Kizomba is one of the most popular genres of dance originating in Angola and Cape Verde. It is a derivative of traditional Angolan semba and Cape Verdean coladeira. On this basis, Kizomba music emerged from French carribean Zouk after 1986 when Kassav visited africa, as a more modern music genre with a sensual touch mixed with African rhythm. Kizomba music is derived primarily from zouk. Unlike Semba, Kizomba music is characterised by a slower and usually very romantic rhythm.
Though it’s not particularly mainstream, kizomba has niche followings all over the world. Attendees at the festival came from over 30 states and 15 countries, and at any given moment I could be talking to someone who natively spoke Portuguese, Spanish, French, English, Greek. All of the different dialects, skin tones, cultures, everything was contributing to the intensity of my learning, and by the end of the first day, I found myself dancing kizomba well enough to go to the dance party that started at midnight and went all the way to the wee hours of morning. And then we were up early the next day, ready to do it all again.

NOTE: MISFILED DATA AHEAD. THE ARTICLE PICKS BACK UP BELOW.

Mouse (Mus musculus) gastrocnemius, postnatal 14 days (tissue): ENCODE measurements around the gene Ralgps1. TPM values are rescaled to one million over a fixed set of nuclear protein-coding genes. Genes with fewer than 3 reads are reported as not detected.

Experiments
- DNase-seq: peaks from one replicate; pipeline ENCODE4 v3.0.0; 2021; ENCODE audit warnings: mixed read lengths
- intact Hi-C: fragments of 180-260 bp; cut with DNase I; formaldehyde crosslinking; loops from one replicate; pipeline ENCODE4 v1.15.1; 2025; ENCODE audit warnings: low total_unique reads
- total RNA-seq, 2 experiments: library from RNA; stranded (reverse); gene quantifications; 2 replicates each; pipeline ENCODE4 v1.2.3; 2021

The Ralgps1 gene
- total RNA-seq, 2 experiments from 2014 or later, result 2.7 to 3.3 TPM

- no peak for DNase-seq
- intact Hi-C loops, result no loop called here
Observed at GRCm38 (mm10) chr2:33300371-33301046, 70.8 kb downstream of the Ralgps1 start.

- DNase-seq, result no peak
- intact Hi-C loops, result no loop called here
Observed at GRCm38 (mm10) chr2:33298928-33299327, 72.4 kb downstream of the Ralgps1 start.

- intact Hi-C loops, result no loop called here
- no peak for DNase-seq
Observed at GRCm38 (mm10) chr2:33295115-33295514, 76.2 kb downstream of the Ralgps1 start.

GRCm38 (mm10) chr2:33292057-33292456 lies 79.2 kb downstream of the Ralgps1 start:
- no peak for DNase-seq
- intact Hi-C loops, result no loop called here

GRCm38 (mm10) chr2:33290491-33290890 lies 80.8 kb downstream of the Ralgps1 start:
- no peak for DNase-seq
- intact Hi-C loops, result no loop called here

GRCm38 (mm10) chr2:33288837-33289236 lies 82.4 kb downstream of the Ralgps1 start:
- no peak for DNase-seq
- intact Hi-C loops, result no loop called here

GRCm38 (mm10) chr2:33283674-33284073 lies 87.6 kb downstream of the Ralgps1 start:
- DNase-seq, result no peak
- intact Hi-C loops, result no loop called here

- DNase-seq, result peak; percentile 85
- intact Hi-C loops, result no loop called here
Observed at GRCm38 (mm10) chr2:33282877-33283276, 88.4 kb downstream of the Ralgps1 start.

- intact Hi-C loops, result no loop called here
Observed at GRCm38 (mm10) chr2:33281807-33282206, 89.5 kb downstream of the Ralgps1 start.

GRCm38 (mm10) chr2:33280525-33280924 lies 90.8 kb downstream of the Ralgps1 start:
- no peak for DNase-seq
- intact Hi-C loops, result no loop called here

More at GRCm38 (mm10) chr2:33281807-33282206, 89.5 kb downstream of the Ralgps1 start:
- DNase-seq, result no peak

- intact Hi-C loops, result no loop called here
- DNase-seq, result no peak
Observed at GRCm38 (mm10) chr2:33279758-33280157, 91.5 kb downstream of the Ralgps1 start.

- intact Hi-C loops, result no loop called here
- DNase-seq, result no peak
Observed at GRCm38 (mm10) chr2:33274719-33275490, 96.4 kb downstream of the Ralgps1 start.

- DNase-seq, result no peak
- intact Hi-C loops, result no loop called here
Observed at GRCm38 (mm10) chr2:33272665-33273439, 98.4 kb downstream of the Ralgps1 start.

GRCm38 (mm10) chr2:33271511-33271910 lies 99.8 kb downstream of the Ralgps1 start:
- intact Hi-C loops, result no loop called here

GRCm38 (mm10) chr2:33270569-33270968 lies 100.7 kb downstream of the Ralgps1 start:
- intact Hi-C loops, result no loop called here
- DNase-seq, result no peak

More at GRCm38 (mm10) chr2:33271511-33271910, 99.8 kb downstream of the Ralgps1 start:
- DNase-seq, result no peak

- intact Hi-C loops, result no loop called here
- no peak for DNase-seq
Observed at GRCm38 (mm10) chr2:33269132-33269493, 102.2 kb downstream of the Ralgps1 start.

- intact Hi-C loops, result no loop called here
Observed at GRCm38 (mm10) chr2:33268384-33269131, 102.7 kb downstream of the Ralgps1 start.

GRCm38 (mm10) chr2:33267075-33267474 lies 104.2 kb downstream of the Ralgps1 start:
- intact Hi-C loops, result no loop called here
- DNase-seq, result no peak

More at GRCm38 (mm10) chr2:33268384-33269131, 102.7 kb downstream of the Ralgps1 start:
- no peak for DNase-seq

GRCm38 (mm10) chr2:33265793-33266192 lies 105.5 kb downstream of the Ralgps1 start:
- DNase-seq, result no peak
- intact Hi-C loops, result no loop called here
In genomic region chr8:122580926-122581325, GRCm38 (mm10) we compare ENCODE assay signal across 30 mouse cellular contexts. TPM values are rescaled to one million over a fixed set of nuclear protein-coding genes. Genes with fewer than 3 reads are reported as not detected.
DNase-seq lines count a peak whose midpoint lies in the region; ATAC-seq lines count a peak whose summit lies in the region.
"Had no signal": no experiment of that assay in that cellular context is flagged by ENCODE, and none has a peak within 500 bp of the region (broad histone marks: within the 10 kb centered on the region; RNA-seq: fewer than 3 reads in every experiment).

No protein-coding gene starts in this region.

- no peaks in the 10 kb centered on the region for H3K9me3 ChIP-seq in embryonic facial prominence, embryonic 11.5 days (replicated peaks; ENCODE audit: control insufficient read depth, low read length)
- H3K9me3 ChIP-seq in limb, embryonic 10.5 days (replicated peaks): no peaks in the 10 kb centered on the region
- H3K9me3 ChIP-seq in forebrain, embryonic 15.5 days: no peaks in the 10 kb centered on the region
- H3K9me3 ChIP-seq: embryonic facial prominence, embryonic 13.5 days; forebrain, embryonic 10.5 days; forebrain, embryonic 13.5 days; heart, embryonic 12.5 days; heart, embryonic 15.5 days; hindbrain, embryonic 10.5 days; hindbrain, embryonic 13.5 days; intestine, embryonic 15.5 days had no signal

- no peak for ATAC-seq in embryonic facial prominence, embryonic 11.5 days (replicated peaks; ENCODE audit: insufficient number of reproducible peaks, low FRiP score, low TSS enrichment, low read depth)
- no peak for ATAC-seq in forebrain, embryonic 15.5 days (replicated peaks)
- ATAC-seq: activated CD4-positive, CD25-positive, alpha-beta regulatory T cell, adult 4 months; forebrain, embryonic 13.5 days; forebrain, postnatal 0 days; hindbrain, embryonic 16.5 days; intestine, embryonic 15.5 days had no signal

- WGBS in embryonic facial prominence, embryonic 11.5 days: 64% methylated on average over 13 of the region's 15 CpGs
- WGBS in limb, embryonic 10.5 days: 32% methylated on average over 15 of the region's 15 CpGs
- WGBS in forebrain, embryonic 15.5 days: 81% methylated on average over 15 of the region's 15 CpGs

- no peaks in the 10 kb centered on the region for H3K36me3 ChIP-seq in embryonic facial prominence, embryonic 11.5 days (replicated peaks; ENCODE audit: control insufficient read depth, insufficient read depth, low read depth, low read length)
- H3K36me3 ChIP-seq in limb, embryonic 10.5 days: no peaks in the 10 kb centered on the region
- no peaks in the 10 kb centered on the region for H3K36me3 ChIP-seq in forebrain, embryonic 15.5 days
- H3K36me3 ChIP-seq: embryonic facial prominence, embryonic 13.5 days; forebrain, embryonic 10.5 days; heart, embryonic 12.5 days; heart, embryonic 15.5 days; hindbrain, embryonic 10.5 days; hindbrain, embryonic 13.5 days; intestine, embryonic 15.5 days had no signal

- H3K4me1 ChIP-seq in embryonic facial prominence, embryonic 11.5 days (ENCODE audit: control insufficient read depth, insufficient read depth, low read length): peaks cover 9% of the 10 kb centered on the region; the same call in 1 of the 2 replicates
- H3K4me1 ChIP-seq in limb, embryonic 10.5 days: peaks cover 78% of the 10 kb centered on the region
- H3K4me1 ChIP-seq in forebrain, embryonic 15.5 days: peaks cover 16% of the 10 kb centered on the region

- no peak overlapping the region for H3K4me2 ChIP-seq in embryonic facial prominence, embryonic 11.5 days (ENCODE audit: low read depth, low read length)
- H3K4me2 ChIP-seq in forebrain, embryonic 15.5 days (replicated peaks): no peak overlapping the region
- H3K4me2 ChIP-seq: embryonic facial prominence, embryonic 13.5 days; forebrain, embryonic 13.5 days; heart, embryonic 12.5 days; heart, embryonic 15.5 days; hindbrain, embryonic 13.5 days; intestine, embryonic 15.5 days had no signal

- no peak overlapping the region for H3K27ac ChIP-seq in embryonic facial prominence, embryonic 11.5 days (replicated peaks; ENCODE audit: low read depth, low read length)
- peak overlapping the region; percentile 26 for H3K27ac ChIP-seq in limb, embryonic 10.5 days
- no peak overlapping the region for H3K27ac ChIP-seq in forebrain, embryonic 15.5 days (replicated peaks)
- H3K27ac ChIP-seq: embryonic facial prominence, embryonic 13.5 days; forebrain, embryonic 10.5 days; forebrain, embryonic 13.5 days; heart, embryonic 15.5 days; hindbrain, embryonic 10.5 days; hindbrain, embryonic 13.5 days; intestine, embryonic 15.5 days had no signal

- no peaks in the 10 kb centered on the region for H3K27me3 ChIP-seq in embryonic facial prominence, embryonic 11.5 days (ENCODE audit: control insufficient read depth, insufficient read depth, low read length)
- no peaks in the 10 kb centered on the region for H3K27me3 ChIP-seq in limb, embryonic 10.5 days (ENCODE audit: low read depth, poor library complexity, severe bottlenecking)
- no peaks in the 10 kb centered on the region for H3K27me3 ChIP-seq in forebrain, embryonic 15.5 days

It was amazing to learn alongside people who were at varying stages of their own kizomba practice; there were people who had been doing this for years and years, and there were others who just started a few months ago; there were people who used to do it, stopped, and are now getting back into it, and there were others who travel the world going to every festival they can, getting their kizomba fix in Montreal, Miami, Paris, Brazil, everywhere they can. Those kizomba devotees particularly interested me because you could see in their eyes how elated they were to be reunited with people who share their passion. Happiness swirled around us like fairy dust, powered by the endorphins of so much exercise, and had me flying high the whole time.
Also, when you’re participating in a dance that is rooted in Africa, I think it does something extra special to you. I’ve heard people say that when they travel to Africa, they feel like they’re at home, and there’s something that just feels so right about being there. That feeling is what I spent five days in the midst of. There was an energy that came from within us, that came from the AMAZING organizers that put this together, from the instructors, from the beach, the weather, the air, the perfect location. It just all melded together.
What was it really like? Let me walk you through it, and perhaps you’ll feel like you are there…